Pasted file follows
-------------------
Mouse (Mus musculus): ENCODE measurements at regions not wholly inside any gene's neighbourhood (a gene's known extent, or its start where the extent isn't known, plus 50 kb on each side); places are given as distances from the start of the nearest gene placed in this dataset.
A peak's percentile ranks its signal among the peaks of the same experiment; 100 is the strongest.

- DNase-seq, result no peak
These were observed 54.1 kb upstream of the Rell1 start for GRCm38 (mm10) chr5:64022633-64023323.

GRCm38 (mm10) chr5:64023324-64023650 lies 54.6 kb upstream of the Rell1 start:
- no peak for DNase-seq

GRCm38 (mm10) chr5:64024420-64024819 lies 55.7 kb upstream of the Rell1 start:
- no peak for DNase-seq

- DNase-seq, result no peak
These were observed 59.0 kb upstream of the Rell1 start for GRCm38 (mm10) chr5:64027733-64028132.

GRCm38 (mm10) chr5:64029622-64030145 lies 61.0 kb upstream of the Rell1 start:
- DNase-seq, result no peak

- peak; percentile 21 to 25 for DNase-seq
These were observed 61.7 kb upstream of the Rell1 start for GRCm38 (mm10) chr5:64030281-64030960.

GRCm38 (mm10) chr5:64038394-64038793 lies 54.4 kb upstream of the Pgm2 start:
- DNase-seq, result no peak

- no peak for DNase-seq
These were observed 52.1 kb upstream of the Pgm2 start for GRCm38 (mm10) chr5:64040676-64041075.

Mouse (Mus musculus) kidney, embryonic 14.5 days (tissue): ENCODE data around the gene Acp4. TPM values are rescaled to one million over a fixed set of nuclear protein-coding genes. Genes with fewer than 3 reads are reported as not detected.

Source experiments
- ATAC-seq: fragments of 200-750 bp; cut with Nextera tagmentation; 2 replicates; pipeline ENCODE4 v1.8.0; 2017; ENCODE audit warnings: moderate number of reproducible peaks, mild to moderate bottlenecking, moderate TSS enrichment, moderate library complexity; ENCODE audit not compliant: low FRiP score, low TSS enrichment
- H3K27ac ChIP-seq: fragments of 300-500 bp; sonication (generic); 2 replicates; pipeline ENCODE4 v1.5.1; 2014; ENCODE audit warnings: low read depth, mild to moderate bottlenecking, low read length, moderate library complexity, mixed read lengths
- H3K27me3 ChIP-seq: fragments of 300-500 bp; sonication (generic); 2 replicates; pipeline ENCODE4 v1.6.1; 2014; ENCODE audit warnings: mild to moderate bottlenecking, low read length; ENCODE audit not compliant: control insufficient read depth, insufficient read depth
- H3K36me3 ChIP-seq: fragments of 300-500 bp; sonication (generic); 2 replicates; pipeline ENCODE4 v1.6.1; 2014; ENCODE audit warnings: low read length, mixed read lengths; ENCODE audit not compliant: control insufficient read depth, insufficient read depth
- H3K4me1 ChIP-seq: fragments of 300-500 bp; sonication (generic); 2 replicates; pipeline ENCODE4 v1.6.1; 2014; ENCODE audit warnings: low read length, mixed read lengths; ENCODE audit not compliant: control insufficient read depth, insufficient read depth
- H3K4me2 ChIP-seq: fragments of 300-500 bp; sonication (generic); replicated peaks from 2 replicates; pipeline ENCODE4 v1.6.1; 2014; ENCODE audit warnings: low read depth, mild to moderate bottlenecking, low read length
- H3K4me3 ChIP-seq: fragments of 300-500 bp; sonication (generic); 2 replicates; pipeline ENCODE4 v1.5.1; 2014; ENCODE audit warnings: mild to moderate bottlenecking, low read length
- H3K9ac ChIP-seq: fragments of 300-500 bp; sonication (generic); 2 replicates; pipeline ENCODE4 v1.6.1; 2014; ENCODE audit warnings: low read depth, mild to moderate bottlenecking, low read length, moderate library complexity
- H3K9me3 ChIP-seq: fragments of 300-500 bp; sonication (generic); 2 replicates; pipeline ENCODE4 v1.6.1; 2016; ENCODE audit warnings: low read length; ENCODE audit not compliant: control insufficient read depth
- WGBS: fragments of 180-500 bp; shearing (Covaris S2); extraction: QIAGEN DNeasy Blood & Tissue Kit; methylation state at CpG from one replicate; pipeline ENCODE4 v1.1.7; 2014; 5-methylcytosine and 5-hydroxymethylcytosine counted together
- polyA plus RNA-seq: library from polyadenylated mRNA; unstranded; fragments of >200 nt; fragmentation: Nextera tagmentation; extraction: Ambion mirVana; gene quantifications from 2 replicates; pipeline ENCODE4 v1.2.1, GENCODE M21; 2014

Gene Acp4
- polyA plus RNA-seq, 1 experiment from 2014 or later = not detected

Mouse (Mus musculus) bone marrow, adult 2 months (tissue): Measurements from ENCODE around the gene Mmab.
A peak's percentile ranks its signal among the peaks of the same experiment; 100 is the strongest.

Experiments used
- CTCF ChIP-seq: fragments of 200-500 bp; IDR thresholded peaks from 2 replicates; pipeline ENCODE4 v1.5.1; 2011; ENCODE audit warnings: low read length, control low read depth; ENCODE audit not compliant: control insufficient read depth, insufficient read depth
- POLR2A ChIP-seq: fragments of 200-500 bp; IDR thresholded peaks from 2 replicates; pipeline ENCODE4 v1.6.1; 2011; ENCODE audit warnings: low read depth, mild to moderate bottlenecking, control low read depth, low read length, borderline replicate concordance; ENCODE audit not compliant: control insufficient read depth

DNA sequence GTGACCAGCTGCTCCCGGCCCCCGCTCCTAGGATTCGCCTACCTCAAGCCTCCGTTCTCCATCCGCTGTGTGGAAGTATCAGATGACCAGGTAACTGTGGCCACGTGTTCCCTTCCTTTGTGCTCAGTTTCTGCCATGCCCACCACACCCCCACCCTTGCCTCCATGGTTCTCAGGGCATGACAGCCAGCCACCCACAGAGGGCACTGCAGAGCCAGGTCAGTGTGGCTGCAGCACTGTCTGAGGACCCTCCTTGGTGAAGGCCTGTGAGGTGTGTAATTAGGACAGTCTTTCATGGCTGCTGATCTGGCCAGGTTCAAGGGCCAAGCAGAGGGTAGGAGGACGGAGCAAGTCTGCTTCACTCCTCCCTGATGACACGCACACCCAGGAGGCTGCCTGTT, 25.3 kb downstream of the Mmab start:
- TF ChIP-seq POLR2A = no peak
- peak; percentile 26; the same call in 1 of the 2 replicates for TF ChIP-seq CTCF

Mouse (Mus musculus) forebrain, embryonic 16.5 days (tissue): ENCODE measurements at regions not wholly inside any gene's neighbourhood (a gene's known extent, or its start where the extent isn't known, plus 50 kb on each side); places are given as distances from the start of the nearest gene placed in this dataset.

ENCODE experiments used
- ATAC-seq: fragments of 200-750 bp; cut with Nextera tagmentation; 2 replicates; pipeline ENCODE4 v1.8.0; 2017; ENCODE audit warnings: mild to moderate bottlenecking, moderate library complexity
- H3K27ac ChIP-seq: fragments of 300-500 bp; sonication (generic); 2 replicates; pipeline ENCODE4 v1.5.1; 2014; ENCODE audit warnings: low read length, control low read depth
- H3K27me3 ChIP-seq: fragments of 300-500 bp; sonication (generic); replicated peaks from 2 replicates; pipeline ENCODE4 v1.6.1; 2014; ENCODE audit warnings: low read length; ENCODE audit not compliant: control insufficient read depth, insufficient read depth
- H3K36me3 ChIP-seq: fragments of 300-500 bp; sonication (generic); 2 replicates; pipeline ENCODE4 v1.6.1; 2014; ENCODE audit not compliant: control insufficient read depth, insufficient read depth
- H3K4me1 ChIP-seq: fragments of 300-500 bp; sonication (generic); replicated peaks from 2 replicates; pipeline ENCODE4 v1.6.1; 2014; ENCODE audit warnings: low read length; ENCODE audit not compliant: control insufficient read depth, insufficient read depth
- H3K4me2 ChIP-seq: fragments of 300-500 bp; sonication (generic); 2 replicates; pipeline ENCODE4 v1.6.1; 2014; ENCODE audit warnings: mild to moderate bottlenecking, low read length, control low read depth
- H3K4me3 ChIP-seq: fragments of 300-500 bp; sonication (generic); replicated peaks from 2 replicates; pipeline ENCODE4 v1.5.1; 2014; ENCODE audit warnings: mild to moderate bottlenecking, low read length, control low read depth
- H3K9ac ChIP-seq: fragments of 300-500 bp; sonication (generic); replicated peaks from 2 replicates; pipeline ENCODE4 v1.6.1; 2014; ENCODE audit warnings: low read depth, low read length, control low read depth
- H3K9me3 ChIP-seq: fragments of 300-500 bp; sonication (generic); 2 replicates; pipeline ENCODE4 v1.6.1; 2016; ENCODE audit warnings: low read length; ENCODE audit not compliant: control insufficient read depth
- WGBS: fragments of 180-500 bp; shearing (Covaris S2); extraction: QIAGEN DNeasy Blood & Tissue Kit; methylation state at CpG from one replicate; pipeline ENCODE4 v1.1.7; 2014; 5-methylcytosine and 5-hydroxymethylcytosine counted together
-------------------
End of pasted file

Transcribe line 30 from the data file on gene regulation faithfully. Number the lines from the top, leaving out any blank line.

- WGBS: fragments of 180-500 bp; shearing (Covaris S2); extraction: QIAGEN DNeasy Blood & Tissue Kit; methylation state at CpG from one replicate; pipeline ENCODE4 v1.1.7; 2014; 5-methylcytosine and 5-hydroxymethylcytosine counted together